Conservatives accuse PSPD of anti-state moveThree conservative groups yesterday urged a probe into the People’s Solidarity for Participatory Democracy after the progressive nongovernmental civic organization sent a letter to the UN Security Council questioning Seoul’s investigation of the Cheonan disaster.
Right Korea, Korean Disabled Veterans’ Association for Agent Orange and the Association of the Korean War Victims’ Families said yesterday that they jointly sent a petition to the Supreme Public Prosecutors’ Office to demand an investigation into the PSPD.
The groups said that in sending the letter, the NGO obstructed the South Korean government’s diplomatic efforts at the UN Security Council to hold North Korea accountable for its provocation in March. The conservatives said the letter benefited the North, an action tantamount to anti-state activity in the South. The PSPD denies the charge.
“We will also urge the prosecution to look into the Solidarity’s fund-raising activities,” said Bong Tae-hong, the head of Right Korea.
The PSPD said in its June 10 letter that Seoul’s final report had “many loopholes” and “lacks convincing rationale.”
After challenging the government’s conclusion that a North submarine torpedoed the warship, the progressive activist group urged the Security Council to make “a fair and reasonable decision considering all the grounds.”
Prosecutors said yesterday that they will review the conservatives’ complaint to see if there are legal grounds for an investigation.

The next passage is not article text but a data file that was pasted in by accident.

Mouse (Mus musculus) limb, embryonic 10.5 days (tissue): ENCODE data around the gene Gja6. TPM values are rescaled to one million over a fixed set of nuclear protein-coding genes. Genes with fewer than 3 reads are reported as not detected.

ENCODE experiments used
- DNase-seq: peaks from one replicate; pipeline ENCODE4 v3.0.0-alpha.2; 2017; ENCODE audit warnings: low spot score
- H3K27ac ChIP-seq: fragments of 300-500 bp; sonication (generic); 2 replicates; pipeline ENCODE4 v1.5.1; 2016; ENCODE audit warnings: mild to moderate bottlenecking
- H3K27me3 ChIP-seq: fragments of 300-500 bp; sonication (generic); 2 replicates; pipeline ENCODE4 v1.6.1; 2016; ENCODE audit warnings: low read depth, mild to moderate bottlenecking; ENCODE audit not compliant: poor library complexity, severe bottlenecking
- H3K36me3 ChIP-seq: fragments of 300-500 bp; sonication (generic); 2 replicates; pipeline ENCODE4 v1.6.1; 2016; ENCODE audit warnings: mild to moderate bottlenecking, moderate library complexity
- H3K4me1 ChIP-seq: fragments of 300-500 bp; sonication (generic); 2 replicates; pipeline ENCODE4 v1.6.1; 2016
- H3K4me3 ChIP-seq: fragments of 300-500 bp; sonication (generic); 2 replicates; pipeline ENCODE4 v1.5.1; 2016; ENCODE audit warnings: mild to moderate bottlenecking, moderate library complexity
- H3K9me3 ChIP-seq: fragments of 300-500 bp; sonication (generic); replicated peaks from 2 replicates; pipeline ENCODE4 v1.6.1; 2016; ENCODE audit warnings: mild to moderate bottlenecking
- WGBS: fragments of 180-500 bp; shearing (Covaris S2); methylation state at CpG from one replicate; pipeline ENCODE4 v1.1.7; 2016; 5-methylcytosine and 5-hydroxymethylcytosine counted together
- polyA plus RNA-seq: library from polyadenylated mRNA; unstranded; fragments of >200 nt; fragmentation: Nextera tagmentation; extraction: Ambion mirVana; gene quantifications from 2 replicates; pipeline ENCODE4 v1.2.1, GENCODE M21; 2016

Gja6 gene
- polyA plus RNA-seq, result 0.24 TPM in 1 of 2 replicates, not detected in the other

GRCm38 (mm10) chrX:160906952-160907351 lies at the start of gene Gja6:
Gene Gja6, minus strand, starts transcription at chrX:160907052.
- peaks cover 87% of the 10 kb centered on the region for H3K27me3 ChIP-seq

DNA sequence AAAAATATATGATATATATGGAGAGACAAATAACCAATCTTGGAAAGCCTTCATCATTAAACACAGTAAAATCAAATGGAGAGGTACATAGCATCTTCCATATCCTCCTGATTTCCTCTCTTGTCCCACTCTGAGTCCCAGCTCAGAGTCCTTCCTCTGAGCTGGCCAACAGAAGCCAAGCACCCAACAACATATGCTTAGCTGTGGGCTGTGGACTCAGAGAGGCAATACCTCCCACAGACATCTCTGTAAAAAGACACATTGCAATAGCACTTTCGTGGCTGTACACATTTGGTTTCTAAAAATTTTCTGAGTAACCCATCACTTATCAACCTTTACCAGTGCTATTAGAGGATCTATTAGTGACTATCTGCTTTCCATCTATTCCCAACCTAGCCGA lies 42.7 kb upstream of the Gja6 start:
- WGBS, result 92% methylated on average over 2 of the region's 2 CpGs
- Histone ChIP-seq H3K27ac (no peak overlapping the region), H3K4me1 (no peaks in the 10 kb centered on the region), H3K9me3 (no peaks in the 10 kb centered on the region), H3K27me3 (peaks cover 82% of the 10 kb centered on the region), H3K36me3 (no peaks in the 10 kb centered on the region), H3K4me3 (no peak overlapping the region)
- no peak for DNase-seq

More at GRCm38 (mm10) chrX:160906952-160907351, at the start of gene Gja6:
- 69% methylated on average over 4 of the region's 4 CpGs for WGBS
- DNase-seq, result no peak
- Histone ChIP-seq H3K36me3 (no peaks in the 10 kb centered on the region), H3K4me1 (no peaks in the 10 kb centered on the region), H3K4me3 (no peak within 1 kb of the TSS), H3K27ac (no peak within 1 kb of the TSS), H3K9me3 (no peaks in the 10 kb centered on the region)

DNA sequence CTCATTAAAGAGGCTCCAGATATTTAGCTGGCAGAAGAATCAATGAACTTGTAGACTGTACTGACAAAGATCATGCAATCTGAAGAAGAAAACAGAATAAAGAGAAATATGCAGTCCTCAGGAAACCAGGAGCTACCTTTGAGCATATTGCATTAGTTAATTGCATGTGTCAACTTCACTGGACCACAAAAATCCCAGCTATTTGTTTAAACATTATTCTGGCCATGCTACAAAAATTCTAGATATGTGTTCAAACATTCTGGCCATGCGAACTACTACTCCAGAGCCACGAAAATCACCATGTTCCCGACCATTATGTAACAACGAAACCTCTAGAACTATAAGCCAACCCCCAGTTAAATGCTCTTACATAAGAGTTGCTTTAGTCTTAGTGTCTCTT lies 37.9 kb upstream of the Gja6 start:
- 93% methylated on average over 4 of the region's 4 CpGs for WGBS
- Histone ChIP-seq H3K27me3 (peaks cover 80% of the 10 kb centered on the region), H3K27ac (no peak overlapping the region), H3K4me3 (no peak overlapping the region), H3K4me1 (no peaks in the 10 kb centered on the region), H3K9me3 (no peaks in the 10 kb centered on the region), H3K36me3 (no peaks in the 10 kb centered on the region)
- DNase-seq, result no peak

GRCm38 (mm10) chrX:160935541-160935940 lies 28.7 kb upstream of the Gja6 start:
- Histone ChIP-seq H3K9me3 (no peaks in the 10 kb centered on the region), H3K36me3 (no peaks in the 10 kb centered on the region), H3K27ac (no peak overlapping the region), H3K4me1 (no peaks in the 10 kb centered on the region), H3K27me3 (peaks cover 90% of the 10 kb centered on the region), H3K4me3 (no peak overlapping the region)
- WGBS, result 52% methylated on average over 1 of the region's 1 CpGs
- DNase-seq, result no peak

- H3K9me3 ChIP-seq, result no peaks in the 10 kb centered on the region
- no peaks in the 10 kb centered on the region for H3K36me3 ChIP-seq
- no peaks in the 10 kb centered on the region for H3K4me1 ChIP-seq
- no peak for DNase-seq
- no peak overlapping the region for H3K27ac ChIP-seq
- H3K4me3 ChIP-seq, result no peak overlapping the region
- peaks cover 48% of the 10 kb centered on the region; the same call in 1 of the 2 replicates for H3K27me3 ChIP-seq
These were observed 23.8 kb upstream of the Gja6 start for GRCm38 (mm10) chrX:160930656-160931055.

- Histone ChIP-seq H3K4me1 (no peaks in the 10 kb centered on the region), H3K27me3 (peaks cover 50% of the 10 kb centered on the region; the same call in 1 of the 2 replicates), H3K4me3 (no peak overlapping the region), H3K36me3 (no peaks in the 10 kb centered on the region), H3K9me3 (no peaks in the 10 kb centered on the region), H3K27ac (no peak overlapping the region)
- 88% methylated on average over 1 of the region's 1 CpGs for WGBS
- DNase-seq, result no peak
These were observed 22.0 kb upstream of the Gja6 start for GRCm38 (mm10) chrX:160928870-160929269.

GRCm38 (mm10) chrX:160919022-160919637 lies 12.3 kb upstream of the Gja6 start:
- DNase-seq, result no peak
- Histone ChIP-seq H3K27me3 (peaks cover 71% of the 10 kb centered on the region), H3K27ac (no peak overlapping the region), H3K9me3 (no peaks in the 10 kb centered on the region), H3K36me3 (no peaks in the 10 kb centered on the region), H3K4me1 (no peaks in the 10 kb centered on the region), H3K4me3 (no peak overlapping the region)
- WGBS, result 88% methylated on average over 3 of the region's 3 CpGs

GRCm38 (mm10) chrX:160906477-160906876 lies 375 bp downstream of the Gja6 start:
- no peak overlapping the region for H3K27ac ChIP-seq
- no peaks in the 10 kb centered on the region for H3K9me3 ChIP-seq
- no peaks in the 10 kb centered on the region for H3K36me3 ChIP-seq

“We will have to review the petition and the law to see if we should pursue a probe into the charges of violating the National Security Law and defamation and obstruction of duty,” a Supreme Public Prosecutors’ Office official said.
The PSPD yesterday issued a new statement about the controversy.
“We are not trying to defend anyone,” it said.
“We want transparent disclosure of information and revelation of truth.”
The group said that sending a letter to the council is not uncommon behavior for NGOs in democratic nations, and that the North will not take advantage of the doubts it raised.
It also said the South Korean government will not benefit by controlling criticism by claiming that dissent could be used to an enemy’s advantage.
Meanwhile, two other progressive civic groups, Solidarity for Peace and Reunification of Korea and Young Korean-Americans in New York, said yesterday that they also sent letters to 11 members of the 15-member UN Security Council, demanding a reinvestigation of the Cheonan’s sinking.
“Should the UN Security Council, without a scientific and objective basis, adopt a resolution or issue a Chairman’s Statement denouncing North Korea for the widely disputed sinking of the Cheonan, it will seriously put into question its ability to be fair and evenhanded, rather it will undermine peace on the Korean peninsula and the rest of the world,” the groups said in the English-language letters.
“This contradicts the UN’s basic role and responsibility to work toward global peace.”
By Ser Myo-ja [email@example.com]
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